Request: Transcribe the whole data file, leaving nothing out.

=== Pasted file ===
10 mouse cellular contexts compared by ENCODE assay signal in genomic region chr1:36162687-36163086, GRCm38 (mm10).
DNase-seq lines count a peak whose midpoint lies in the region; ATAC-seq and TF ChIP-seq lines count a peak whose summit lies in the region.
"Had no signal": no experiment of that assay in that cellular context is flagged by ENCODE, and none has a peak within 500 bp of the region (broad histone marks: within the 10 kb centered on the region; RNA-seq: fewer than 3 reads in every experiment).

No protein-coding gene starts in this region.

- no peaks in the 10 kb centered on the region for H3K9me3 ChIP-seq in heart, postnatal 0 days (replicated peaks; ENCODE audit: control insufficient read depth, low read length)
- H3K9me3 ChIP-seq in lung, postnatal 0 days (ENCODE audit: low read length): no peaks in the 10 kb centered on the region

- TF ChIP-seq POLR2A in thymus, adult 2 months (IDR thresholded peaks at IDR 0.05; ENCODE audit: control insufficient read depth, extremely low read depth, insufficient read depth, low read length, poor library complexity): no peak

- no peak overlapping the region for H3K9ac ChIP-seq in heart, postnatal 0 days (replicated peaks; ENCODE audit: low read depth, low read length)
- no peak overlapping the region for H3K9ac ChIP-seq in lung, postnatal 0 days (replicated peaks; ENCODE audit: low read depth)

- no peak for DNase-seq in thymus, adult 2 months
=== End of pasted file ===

10 mouse cellular contexts compared by ENCODE assay signal in genomic region chr1:36162687-36163086, GRCm38 (mm10).
DNase-seq lines count a peak whose midpoint lies in the region; ATAC-seq and TF ChIP-seq lines count a peak whose summit lies in the region.
"Had no signal": no experiment of that assay in that cellular context is flagged by ENCODE, and none has a peak within 500 bp of the region (broad histone marks: within the 10 kb centered on the region; RNA-seq: fewer than 3 reads in every experiment).

No protein-coding gene starts in this region.

- no peaks in the 10 kb centered on the region for H3K9me3 ChIP-seq in heart, postnatal 0 days (replicated peaks; ENCODE audit: control insufficient read depth, low read length)
- H3K9me3 ChIP-seq in lung, postnatal 0 days (ENCODE audit: low read length): no peaks in the 10 kb centered on the region

- TF ChIP-seq POLR2A in thymus, adult 2 months (IDR thresholded peaks at IDR 0.05; ENCODE audit: control insufficient read depth, extremely low read depth, insufficient read depth, low read length, poor library complexity): no peak

- no peak overlapping the region for H3K9ac ChIP-seq in heart, postnatal 0 days (replicated peaks; ENCODE audit: low read depth, low read length)
- no peak overlapping the region for H3K9ac ChIP-seq in lung, postnatal 0 days (replicated peaks; ENCODE audit: low read depth)

- no peak for DNase-seq in thymus, adult 2 months